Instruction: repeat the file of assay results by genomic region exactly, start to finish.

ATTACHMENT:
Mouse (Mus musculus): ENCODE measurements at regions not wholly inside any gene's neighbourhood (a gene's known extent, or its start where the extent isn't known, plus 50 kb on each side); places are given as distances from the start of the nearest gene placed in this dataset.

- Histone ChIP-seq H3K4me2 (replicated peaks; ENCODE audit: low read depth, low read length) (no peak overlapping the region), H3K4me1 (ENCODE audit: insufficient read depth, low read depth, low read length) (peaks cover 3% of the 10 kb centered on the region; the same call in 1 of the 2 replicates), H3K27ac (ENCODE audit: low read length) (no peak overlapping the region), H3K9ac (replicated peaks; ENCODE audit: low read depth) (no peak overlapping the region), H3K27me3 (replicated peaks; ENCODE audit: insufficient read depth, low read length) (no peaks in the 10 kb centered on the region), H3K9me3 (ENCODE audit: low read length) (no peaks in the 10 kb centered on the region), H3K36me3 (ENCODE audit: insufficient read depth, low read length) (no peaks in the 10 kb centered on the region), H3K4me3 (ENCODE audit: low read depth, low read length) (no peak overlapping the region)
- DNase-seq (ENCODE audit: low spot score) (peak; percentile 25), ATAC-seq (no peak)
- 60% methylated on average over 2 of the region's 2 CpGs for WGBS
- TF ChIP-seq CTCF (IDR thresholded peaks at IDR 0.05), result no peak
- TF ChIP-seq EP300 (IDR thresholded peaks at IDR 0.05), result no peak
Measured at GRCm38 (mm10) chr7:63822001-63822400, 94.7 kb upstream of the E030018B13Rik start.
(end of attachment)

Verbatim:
Mouse (Mus musculus): ENCODE measurements at regions not wholly inside any gene's neighbourhood (a gene's known extent, or its start where the extent isn't known, plus 50 kb on each side); places are given as distances from the start of the nearest gene placed in this dataset.

- Histone ChIP-seq H3K4me2 (replicated peaks; ENCODE audit: low read depth, low read length) (no peak overlapping the region), H3K4me1 (ENCODE audit: insufficient read depth, low read depth, low read length) (peaks cover 3% of the 10 kb centered on the region; the same call in 1 of the 2 replicates), H3K27ac (ENCODE audit: low read length) (no peak overlapping the region), H3K9ac (replicated peaks; ENCODE audit: low read depth) (no peak overlapping the region), H3K27me3 (replicated peaks; ENCODE audit: insufficient read depth, low read length) (no peaks in the 10 kb centered on the region), H3K9me3 (ENCODE audit: low read length) (no peaks in the 10 kb centered on the region), H3K36me3 (ENCODE audit: insufficient read depth, low read length) (no peaks in the 10 kb centered on the region), H3K4me3 (ENCODE audit: low read depth, low read length) (no peak overlapping the region)
- DNase-seq (ENCODE audit: low spot score) (peak; percentile 25), ATAC-seq (no peak)
- 60% methylated on average over 2 of the region's 2 CpGs for WGBS
- TF ChIP-seq CTCF (IDR thresholded peaks at IDR 0.05), result no peak
- TF ChIP-seq EP300 (IDR thresholded peaks at IDR 0.05), result no peak
Measured at GRCm38 (mm10) chr7:63822001-63822400, 94.7 kb upstream of the E030018B13Rik start.